Many people become accustomed to falling as they age, considering it "normal" and okay as long as they avoid injury. In fact, falling is not normal, and every time it happens, your chances of falling again go up. Consequently, the more often you fall, the more likely you are to severely injury yourself, and risk never coming home. Falling is one of the leading causes of hospitalizations and nursing home admissions, and can lead to permanent assisted living or death.
Falls can be prevented. A few adjustments in the home and public can help keep you upright and away from danger. Communicating frequently with your family provider and remaining physically active also help keep you safe.
Moreover, if you do fall, there are ways to fall safely. As fast as a fall can happen, a quick thought of how to position your head or avoid reaching a hand out can save you time in the hospital, rehab, or the nursing home. On this episode, Courtney Engel, Occupational Therapist, discusses the shocking statistics related to falls and how we can bring those statistics down.
Every 10 seconds, an older person is taken to the Emergency Room with injuries from a fall. That is more than 3,000,000 each year. Of those, 800,000 will have injuries severe enough to require hospitalization. Many will have traumatic brain injuries. 300,000 will have hip fractures requring nursing home care and physical therapy. Many will never go home.
Of the 2,200,000 who are not hospitalized, they will return home, and be twice as likely to fall again. The next time, they might not be so lucky.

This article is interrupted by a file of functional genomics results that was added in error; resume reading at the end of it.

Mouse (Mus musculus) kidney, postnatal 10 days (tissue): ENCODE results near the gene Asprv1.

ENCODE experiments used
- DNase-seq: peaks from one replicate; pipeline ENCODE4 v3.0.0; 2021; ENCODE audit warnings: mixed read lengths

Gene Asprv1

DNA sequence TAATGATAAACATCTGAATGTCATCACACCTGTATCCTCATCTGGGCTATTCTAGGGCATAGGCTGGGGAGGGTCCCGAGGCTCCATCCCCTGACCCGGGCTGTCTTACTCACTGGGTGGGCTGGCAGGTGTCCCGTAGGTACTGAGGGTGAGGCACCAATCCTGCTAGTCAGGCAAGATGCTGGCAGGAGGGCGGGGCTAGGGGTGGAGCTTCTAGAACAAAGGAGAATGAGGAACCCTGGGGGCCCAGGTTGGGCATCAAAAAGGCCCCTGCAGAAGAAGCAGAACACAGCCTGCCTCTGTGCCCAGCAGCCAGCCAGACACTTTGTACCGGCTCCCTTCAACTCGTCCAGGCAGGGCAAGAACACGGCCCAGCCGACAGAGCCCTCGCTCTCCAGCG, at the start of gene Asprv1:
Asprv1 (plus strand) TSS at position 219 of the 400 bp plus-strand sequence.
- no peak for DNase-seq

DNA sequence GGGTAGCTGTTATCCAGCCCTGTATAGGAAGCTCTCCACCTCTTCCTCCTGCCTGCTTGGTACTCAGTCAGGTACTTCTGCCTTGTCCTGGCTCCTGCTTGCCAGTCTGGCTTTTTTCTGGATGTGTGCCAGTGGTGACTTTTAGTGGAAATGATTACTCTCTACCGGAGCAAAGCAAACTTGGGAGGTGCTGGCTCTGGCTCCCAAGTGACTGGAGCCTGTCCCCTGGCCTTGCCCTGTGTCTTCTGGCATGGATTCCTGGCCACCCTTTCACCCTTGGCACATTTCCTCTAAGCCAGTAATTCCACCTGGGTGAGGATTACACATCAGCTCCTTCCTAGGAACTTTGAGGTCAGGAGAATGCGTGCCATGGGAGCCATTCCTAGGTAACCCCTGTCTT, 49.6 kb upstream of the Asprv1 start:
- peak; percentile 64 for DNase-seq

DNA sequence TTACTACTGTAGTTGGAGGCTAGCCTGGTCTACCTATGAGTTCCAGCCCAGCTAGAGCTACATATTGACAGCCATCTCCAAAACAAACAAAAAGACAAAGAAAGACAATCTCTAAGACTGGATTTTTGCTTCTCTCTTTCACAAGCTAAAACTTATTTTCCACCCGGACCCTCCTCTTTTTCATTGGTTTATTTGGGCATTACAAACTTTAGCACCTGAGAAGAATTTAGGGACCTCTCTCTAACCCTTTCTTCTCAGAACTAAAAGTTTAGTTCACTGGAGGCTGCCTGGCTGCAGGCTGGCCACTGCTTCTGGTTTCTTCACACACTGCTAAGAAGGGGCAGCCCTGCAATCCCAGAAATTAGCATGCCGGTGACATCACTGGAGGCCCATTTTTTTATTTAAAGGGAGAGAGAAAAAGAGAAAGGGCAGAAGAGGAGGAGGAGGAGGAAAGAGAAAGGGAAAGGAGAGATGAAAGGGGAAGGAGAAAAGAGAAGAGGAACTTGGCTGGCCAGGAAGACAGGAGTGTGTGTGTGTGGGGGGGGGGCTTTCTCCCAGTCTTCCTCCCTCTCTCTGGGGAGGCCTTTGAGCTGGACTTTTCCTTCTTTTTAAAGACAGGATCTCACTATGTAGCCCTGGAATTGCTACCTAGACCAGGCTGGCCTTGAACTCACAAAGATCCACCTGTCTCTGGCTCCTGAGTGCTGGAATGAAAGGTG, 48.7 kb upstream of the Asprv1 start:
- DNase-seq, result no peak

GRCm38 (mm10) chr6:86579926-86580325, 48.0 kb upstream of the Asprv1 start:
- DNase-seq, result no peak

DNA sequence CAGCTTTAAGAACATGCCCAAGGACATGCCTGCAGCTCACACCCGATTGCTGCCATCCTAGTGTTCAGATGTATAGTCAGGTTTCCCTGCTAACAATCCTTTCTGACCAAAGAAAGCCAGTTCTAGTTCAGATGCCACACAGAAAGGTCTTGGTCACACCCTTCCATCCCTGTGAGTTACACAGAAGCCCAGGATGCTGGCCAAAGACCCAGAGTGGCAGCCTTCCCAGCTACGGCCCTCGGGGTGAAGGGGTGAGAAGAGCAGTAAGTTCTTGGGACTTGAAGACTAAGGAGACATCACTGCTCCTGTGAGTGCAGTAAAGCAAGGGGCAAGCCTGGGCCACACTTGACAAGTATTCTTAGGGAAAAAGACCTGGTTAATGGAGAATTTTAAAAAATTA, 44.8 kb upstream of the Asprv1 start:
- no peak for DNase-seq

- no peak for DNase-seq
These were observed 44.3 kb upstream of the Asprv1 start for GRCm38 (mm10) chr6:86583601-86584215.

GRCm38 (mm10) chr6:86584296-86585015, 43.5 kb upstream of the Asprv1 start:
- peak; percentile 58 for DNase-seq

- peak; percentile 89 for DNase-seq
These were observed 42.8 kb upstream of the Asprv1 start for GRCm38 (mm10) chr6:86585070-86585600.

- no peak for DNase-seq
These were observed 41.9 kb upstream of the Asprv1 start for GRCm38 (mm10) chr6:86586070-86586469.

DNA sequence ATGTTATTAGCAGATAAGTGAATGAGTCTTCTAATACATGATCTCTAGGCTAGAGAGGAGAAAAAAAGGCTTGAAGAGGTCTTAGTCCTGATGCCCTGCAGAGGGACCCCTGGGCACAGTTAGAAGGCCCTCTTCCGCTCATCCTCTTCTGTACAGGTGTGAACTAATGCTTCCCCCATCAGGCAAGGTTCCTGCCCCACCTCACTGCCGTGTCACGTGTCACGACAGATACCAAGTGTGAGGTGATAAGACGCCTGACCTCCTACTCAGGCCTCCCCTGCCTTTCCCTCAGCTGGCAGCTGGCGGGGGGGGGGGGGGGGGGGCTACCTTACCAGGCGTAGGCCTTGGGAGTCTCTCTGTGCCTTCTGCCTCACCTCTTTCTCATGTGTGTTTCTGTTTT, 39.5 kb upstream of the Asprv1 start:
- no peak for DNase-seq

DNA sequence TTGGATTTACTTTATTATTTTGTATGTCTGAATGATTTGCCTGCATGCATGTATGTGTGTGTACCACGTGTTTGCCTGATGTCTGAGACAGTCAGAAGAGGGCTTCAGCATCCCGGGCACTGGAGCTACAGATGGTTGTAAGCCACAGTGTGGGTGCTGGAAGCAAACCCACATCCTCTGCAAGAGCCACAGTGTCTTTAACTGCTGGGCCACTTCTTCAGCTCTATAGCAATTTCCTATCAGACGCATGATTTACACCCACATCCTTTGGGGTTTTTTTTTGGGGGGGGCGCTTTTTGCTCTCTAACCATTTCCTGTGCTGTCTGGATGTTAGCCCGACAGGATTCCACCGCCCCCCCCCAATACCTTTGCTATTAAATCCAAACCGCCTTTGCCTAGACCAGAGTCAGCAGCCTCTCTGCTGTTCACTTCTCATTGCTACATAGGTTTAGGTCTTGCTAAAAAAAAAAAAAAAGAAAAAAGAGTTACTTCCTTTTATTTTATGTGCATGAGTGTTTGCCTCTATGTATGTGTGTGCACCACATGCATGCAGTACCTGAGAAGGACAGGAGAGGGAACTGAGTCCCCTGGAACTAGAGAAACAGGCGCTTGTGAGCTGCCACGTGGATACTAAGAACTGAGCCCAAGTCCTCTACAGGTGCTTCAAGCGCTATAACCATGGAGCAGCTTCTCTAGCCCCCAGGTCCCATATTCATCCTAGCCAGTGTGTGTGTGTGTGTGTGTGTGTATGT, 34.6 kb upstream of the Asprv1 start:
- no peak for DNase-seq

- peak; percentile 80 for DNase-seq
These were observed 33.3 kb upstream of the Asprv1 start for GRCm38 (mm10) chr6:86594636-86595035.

What's the worst part? It can all be prevented. Half of the 3 million ER patients will never tell their provider that they fell, which could make all the difference in whether they fall again or not. Adjustments in medications, referral to physical therapy for balance screenings, and simply removing a coffee table from a living room can help ensure you don't fall again. Consider little changes like using handrails, not being afraid to use a walker or someone for support while in public, and doing exercises to build and maintain leg muscles. Activities such as Tai Chi can help improve your balance and increase spatial awareness, reducing your risk of falling.
Falling is also a leading cause of hip and wrist fractures, and head trauma. In the event that you do fall, the natural instinct is to put your hand out to cushion the blow. Instead, fall "on the meat." Tuck your head in to avoid hitting it on anything and try to turn your body to fall on the meat. Subscriptions to things like Life Alert are also something to consider.
Falling should not be normal, or acceptable. For anyone who has fallen or feels likely to fall, seek help. Talk to your provider, and call your rehab department for their recommendations.
Courtney Engel, OT coordinates the Low Vision Support Group and coordinates occupational therapy services
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